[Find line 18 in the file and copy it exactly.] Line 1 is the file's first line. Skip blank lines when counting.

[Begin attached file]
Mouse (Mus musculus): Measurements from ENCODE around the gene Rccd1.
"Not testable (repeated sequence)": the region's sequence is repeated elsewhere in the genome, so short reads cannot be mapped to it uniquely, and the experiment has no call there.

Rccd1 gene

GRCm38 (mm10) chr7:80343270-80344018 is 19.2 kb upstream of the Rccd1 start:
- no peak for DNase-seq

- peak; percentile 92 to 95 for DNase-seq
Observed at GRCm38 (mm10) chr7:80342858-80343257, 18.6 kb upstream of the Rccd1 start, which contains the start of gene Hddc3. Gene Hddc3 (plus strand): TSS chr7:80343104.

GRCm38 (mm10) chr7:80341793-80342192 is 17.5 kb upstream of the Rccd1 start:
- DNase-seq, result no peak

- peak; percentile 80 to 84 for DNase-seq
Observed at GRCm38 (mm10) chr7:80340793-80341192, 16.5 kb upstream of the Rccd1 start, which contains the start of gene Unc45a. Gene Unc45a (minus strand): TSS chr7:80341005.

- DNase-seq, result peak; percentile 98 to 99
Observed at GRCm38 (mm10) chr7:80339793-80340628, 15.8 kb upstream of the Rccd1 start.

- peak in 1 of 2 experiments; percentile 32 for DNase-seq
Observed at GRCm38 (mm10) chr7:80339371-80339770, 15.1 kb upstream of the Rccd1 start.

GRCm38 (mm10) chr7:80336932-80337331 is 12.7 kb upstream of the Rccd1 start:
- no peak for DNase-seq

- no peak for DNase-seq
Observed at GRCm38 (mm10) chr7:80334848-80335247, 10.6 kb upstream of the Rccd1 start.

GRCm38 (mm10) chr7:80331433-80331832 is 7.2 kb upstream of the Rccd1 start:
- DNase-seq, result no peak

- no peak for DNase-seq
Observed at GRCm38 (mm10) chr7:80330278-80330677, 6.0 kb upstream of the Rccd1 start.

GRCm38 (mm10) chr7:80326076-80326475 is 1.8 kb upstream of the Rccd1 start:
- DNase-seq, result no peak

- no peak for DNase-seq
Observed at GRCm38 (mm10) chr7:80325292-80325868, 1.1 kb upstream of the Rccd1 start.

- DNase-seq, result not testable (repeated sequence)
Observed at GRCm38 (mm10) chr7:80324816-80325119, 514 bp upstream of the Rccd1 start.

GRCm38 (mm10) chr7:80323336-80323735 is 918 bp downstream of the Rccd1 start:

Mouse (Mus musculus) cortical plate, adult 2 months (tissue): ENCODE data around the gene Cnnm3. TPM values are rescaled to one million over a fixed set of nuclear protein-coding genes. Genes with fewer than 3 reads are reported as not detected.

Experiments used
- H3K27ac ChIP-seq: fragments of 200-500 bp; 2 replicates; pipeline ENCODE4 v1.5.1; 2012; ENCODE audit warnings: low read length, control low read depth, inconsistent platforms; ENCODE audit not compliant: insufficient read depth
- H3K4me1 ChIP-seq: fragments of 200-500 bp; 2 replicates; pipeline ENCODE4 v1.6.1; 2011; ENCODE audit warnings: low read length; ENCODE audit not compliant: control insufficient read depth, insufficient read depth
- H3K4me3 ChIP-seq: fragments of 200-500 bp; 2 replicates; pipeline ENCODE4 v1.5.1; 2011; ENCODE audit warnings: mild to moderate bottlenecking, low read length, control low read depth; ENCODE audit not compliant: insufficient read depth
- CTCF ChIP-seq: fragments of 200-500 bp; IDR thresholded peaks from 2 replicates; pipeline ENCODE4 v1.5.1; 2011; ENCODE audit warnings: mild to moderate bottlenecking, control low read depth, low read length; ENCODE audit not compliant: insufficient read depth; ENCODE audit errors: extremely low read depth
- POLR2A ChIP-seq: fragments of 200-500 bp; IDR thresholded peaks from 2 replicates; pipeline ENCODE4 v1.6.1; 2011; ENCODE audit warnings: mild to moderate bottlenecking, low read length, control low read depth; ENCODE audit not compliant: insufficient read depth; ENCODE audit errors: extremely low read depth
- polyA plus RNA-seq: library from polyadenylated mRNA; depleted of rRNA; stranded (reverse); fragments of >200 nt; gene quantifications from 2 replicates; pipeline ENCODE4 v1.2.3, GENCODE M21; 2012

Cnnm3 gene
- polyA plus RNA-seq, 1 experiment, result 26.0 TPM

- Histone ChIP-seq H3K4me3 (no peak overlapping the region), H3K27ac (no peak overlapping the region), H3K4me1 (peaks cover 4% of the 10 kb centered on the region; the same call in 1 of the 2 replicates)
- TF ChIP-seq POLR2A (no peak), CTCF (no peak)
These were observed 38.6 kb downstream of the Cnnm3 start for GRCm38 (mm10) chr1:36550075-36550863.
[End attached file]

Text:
- no peak for DNase-seq